Manufacturing: “TSMC, Intel suppliers delay U.S. plants on surging costs, labor crunch” [Nikkei Asia]. “Chemical and material makers LCY Chemical, Solvay, Chang Chun Group, KPPC Advanced Chemicals (Kanto-PPC) and Topco Scientific all announced plans and bought land to build facilities in Arizona after the world’s two top chipmakers, TSMC and Intel, rolled out their own multi-billion-dollar investments in the state. But construction of these facilities — which are vital for building a complete chip supply chain — has been put on hold or significantly scaled back, multiple chip industry executives briefed on the matter told Nikkei Asia. In some cases the delays are expected to be temporary, while in others the projects will be subject to later review, with no clear timeframe on when they might be reactivated. Most of those affected attribute the postponements to surging costs for building materials and labor, as well as a shortage of construction workers. A flood of investment into the state for a wide range of sectors, including chips and automobiles, has squeezed the building sector. The suppliers also cited slower-than-expected progress on Intel’s and TSMC’s expansions for the postponements.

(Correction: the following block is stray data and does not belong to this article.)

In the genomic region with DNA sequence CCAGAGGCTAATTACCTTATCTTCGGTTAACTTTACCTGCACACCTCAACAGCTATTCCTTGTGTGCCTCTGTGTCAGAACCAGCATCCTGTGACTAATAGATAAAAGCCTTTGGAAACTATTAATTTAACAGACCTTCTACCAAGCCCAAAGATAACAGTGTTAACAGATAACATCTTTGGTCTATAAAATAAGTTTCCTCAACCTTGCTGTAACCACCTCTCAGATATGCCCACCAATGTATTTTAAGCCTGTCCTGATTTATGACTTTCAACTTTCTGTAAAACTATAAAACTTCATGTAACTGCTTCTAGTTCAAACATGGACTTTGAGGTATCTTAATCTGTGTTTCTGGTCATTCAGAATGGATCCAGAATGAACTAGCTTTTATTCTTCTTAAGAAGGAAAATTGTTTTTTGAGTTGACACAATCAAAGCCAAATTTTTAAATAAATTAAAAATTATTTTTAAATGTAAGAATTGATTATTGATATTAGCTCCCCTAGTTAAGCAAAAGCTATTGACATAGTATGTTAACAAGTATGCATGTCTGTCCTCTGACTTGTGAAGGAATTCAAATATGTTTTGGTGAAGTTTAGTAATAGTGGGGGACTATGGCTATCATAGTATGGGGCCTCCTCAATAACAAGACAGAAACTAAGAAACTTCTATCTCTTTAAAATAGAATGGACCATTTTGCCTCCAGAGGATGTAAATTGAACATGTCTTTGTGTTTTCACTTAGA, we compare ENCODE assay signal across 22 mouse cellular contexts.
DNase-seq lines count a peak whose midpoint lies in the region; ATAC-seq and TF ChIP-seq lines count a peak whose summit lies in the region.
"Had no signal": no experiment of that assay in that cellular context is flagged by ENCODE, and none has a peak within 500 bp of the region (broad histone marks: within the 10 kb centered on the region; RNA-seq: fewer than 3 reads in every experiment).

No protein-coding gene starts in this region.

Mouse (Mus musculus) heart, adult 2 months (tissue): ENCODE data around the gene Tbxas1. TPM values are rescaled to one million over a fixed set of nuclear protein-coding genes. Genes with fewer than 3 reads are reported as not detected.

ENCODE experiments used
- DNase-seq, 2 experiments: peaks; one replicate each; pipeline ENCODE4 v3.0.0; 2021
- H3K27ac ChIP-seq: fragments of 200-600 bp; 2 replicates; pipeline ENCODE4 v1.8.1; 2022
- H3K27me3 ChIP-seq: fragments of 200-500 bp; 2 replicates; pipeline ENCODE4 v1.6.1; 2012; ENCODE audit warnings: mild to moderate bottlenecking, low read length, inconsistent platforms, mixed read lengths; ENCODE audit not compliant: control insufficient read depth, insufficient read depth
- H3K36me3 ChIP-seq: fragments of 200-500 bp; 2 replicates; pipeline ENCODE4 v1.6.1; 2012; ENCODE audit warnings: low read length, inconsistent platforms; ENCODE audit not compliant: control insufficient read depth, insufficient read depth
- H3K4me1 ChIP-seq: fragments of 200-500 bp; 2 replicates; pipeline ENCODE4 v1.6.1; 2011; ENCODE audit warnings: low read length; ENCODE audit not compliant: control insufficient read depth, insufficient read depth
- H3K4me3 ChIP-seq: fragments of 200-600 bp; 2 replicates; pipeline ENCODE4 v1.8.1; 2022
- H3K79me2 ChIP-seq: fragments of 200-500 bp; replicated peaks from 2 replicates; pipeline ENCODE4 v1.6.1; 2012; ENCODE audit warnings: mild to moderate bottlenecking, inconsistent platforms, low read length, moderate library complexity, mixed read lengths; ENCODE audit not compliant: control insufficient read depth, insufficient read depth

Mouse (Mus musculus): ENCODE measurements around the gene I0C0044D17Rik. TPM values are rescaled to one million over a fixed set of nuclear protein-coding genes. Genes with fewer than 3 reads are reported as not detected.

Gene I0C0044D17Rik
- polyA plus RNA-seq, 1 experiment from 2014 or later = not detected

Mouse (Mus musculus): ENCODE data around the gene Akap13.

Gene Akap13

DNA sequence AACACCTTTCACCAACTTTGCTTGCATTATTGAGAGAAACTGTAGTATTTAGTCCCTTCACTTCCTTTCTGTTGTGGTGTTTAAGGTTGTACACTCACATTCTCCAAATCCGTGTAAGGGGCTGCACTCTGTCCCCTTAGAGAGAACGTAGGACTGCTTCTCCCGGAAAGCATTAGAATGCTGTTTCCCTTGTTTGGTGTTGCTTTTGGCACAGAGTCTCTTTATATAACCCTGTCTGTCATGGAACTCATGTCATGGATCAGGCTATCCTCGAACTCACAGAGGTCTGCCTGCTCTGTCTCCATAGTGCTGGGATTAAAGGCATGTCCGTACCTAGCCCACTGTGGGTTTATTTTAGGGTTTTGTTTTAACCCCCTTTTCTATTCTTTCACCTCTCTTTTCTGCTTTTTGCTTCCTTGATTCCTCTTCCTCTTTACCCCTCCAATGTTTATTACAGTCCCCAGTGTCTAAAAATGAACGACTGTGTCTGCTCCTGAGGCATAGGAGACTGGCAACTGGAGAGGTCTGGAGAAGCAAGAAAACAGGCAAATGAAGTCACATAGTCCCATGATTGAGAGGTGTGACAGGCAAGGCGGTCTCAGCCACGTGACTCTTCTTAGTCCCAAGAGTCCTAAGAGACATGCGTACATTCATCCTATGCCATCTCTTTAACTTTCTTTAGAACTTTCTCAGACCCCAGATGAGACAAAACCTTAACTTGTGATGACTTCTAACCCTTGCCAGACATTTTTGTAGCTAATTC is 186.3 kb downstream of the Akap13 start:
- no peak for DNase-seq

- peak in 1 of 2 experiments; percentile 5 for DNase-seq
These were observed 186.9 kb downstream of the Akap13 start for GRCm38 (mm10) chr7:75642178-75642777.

The fact that multiple suppliers are slowing their projects indicates the issue is not down to one or two individual companies but is more structural.”

* * *

Today’s Fear & Greed Index: 70 Greed (previous close: 70 Greed) [CNN]. One week ago: 69 (Greed). (0 is Extreme Fear; 100 is Extreme Greed). Last updated Mar 20 at 1:23:00 PM ET.

Class Warfare

News of the Wired

“United States of America” [HitchWiki]. Overview of hitchhiking laws by state:

Relative Ease of Hitchhiking Each State of America (based on a survey of hitchhikers with 114,000 miles cumulative experience.).

Green: Easy

Yellow: Average

Red: Difficult